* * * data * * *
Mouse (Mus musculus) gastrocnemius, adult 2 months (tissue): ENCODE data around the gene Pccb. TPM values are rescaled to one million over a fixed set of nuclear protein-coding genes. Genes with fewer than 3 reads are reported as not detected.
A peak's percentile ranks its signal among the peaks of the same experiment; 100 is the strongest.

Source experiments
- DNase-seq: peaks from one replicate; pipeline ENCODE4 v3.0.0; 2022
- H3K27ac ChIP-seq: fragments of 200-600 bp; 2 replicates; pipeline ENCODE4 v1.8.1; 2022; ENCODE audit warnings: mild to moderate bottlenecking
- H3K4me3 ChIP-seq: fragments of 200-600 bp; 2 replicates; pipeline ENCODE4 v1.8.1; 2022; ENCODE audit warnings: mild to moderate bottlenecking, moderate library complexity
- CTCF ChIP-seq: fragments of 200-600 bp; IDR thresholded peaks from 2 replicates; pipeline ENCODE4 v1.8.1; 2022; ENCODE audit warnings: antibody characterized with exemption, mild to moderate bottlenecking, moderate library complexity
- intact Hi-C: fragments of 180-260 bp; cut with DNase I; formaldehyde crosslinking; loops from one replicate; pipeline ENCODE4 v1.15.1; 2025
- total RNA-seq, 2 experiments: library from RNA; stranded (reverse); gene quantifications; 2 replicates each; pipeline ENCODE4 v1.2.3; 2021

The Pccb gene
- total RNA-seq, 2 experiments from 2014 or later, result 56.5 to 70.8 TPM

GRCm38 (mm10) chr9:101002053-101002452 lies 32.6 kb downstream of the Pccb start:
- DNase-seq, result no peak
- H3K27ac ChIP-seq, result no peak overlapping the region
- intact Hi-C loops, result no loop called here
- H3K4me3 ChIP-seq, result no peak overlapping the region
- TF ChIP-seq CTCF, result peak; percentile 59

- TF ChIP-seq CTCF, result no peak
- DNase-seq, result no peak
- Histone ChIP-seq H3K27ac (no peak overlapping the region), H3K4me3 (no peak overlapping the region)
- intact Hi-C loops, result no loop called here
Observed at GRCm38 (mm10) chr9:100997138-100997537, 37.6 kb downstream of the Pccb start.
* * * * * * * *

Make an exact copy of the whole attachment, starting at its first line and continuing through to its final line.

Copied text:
Mouse (Mus musculus) gastrocnemius, adult 2 months (tissue): ENCODE data around the gene Pccb. TPM values are rescaled to one million over a fixed set of nuclear protein-coding genes. Genes with fewer than 3 reads are reported as not detected.
A peak's percentile ranks its signal among the peaks of the same experiment; 100 is the strongest.

Source experiments
- DNase-seq: peaks from one replicate; pipeline ENCODE4 v3.0.0; 2022
- H3K27ac ChIP-seq: fragments of 200-600 bp; 2 replicates; pipeline ENCODE4 v1.8.1; 2022; ENCODE audit warnings: mild to moderate bottlenecking
- H3K4me3 ChIP-seq: fragments of 200-600 bp; 2 replicates; pipeline ENCODE4 v1.8.1; 2022; ENCODE audit warnings: mild to moderate bottlenecking, moderate library complexity
- CTCF ChIP-seq: fragments of 200-600 bp; IDR thresholded peaks from 2 replicates; pipeline ENCODE4 v1.8.1; 2022; ENCODE audit warnings: antibody characterized with exemption, mild to moderate bottlenecking, moderate library complexity
- intact Hi-C: fragments of 180-260 bp; cut with DNase I; formaldehyde crosslinking; loops from one replicate; pipeline ENCODE4 v1.15.1; 2025
- total RNA-seq, 2 experiments: library from RNA; stranded (reverse); gene quantifications; 2 replicates each; pipeline ENCODE4 v1.2.3; 2021

The Pccb gene
- total RNA-seq, 2 experiments from 2014 or later, result 56.5 to 70.8 TPM

GRCm38 (mm10) chr9:101002053-101002452 lies 32.6 kb downstream of the Pccb start:
- DNase-seq, result no peak
- H3K27ac ChIP-seq, result no peak overlapping the region
- intact Hi-C loops, result no loop called here
- H3K4me3 ChIP-seq, result no peak overlapping the region
- TF ChIP-seq CTCF, result peak; percentile 59

- TF ChIP-seq CTCF, result no peak
- DNase-seq, result no peak
- Histone ChIP-seq H3K27ac (no peak overlapping the region), H3K4me3 (no peak overlapping the region)
- intact Hi-C loops, result no loop called here
Observed at GRCm38 (mm10) chr9:100997138-100997537, 37.6 kb downstream of the Pccb start.